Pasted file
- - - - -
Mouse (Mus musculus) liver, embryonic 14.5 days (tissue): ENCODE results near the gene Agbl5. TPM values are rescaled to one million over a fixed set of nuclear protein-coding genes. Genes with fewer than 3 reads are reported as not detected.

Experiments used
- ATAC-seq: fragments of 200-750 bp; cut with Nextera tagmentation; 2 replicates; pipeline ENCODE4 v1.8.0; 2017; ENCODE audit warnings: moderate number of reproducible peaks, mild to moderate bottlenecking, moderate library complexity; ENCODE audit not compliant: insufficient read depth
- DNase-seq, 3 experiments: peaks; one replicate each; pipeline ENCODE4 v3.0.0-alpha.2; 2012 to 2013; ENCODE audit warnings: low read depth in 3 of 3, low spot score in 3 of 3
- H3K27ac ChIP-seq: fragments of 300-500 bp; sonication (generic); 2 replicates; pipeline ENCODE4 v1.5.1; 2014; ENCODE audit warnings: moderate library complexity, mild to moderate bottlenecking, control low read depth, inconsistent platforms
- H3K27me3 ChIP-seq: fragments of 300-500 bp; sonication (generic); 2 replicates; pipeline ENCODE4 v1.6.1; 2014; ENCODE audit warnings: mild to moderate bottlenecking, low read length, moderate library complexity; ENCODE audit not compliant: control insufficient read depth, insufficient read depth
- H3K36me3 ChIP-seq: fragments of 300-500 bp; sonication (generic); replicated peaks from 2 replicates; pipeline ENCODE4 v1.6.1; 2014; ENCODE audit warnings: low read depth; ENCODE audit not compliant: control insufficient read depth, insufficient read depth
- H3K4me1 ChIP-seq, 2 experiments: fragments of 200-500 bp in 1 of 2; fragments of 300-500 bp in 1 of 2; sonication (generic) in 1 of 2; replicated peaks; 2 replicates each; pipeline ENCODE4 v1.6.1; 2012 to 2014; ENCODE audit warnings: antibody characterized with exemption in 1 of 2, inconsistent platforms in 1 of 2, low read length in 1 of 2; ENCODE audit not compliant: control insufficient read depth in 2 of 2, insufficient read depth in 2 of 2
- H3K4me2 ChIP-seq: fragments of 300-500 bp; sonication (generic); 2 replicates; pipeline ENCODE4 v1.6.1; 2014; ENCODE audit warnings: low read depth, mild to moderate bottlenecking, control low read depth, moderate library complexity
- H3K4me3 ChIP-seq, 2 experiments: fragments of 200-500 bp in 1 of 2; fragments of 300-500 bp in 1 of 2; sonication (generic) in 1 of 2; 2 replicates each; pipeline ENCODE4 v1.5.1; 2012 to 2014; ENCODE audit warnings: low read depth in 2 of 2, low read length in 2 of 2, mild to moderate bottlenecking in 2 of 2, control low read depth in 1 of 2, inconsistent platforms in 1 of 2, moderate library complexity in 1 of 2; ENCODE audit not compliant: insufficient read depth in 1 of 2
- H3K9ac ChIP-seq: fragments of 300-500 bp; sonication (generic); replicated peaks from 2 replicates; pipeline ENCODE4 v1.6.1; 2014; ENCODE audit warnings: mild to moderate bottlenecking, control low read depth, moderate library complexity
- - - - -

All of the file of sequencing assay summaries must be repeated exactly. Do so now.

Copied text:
Mouse (Mus musculus) liver, embryonic 14.5 days (tissue): ENCODE results near the gene Agbl5. TPM values are rescaled to one million over a fixed set of nuclear protein-coding genes. Genes with fewer than 3 reads are reported as not detected.

Experiments used
- ATAC-seq: fragments of 200-750 bp; cut with Nextera tagmentation; 2 replicates; pipeline ENCODE4 v1.8.0; 2017; ENCODE audit warnings: moderate number of reproducible peaks, mild to moderate bottlenecking, moderate library complexity; ENCODE audit not compliant: insufficient read depth
- DNase-seq, 3 experiments: peaks; one replicate each; pipeline ENCODE4 v3.0.0-alpha.2; 2012 to 2013; ENCODE audit warnings: low read depth in 3 of 3, low spot score in 3 of 3
- H3K27ac ChIP-seq: fragments of 300-500 bp; sonication (generic); 2 replicates; pipeline ENCODE4 v1.5.1; 2014; ENCODE audit warnings: moderate library complexity, mild to moderate bottlenecking, control low read depth, inconsistent platforms
- H3K27me3 ChIP-seq: fragments of 300-500 bp; sonication (generic); 2 replicates; pipeline ENCODE4 v1.6.1; 2014; ENCODE audit warnings: mild to moderate bottlenecking, low read length, moderate library complexity; ENCODE audit not compliant: control insufficient read depth, insufficient read depth
- H3K36me3 ChIP-seq: fragments of 300-500 bp; sonication (generic); replicated peaks from 2 replicates; pipeline ENCODE4 v1.6.1; 2014; ENCODE audit warnings: low read depth; ENCODE audit not compliant: control insufficient read depth, insufficient read depth
- H3K4me1 ChIP-seq, 2 experiments: fragments of 200-500 bp in 1 of 2; fragments of 300-500 bp in 1 of 2; sonication (generic) in 1 of 2; replicated peaks; 2 replicates each; pipeline ENCODE4 v1.6.1; 2012 to 2014; ENCODE audit warnings: antibody characterized with exemption in 1 of 2, inconsistent platforms in 1 of 2, low read length in 1 of 2; ENCODE audit not compliant: control insufficient read depth in 2 of 2, insufficient read depth in 2 of 2
- H3K4me2 ChIP-seq: fragments of 300-500 bp; sonication (generic); 2 replicates; pipeline ENCODE4 v1.6.1; 2014; ENCODE audit warnings: low read depth, mild to moderate bottlenecking, control low read depth, moderate library complexity
- H3K4me3 ChIP-seq, 2 experiments: fragments of 200-500 bp in 1 of 2; fragments of 300-500 bp in 1 of 2; sonication (generic) in 1 of 2; 2 replicates each; pipeline ENCODE4 v1.5.1; 2012 to 2014; ENCODE audit warnings: low read depth in 2 of 2, low read length in 2 of 2, mild to moderate bottlenecking in 2 of 2, control low read depth in 1 of 2, inconsistent platforms in 1 of 2, moderate library complexity in 1 of 2; ENCODE audit not compliant: insufficient read depth in 1 of 2
- H3K9ac ChIP-seq: fragments of 300-500 bp; sonication (generic); replicated peaks from 2 replicates; pipeline ENCODE4 v1.6.1; 2014; ENCODE audit warnings: mild to moderate bottlenecking, control low read depth, moderate library complexity